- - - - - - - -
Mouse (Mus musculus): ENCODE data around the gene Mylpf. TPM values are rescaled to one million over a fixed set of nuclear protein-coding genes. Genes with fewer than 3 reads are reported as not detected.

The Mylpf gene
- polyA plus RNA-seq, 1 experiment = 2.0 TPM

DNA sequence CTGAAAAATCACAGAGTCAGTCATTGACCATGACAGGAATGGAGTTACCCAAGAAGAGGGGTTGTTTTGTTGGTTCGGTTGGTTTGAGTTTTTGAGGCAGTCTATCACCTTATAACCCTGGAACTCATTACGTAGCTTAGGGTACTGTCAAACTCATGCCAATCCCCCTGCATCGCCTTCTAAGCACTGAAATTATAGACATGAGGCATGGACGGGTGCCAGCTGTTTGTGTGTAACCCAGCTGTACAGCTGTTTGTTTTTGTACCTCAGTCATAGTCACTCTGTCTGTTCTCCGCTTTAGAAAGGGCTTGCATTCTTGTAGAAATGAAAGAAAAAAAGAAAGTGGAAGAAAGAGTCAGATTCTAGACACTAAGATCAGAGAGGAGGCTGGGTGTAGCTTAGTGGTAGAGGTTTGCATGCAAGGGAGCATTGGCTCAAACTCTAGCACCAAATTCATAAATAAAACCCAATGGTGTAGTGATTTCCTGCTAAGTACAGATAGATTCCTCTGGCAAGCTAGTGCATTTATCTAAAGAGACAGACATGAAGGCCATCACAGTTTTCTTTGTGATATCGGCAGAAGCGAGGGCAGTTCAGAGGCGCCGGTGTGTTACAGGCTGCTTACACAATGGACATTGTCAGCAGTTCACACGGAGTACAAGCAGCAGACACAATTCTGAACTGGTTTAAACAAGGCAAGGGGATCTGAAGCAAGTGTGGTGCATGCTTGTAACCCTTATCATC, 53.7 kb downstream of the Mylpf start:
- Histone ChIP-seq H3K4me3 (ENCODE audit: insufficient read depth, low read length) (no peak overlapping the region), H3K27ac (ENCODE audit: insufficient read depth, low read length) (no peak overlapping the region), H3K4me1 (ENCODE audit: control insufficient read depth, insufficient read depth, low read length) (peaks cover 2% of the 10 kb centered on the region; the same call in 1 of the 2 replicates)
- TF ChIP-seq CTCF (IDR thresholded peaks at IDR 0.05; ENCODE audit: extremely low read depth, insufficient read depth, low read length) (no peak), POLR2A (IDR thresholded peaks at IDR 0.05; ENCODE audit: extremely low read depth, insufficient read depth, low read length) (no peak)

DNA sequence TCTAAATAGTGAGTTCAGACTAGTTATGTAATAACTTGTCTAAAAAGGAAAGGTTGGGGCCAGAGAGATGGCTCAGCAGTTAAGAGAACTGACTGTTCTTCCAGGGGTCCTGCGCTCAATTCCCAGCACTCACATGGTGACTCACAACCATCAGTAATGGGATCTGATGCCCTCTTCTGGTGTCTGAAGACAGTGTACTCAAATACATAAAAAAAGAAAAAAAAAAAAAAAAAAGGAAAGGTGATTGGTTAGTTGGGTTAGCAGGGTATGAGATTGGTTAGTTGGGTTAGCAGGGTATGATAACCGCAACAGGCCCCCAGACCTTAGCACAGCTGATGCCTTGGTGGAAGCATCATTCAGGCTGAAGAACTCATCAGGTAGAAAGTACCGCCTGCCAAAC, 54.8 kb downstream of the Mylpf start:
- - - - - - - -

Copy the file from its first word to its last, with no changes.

Mouse (Mus musculus): ENCODE data around the gene Mylpf. TPM values are rescaled to one million over a fixed set of nuclear protein-coding genes. Genes with fewer than 3 reads are reported as not detected.

The Mylpf gene
- polyA plus RNA-seq, 1 experiment = 2.0 TPM

DNA sequence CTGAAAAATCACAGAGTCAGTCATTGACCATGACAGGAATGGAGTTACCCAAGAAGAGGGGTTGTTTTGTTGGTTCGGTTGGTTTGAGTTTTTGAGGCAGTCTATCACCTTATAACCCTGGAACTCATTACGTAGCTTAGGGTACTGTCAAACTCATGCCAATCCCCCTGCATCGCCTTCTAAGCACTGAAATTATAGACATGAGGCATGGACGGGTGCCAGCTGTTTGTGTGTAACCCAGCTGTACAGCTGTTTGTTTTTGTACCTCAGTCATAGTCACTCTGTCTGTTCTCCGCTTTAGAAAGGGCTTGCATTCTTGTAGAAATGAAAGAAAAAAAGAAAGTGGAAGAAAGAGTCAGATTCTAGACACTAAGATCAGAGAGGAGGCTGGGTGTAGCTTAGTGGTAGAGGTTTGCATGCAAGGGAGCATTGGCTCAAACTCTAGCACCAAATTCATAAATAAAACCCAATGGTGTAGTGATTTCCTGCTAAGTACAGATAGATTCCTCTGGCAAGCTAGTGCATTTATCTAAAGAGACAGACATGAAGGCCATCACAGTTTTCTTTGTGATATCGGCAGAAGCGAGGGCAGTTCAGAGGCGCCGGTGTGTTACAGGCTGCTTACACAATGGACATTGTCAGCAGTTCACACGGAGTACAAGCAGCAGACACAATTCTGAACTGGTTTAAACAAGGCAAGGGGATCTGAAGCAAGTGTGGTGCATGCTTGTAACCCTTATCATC, 53.7 kb downstream of the Mylpf start:
- Histone ChIP-seq H3K4me3 (ENCODE audit: insufficient read depth, low read length) (no peak overlapping the region), H3K27ac (ENCODE audit: insufficient read depth, low read length) (no peak overlapping the region), H3K4me1 (ENCODE audit: control insufficient read depth, insufficient read depth, low read length) (peaks cover 2% of the 10 kb centered on the region; the same call in 1 of the 2 replicates)
- TF ChIP-seq CTCF (IDR thresholded peaks at IDR 0.05; ENCODE audit: extremely low read depth, insufficient read depth, low read length) (no peak), POLR2A (IDR thresholded peaks at IDR 0.05; ENCODE audit: extremely low read depth, insufficient read depth, low read length) (no peak)

DNA sequence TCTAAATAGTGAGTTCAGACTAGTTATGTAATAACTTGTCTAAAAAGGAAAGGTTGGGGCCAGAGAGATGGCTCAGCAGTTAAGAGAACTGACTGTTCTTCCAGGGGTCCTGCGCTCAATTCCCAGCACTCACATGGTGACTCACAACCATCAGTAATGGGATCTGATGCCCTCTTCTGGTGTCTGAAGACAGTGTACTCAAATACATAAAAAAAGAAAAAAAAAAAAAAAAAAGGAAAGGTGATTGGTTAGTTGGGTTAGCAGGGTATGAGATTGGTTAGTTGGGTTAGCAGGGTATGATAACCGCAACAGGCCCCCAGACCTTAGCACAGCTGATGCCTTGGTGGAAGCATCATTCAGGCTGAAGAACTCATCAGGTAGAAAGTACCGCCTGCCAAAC, 54.8 kb downstream of the Mylpf start: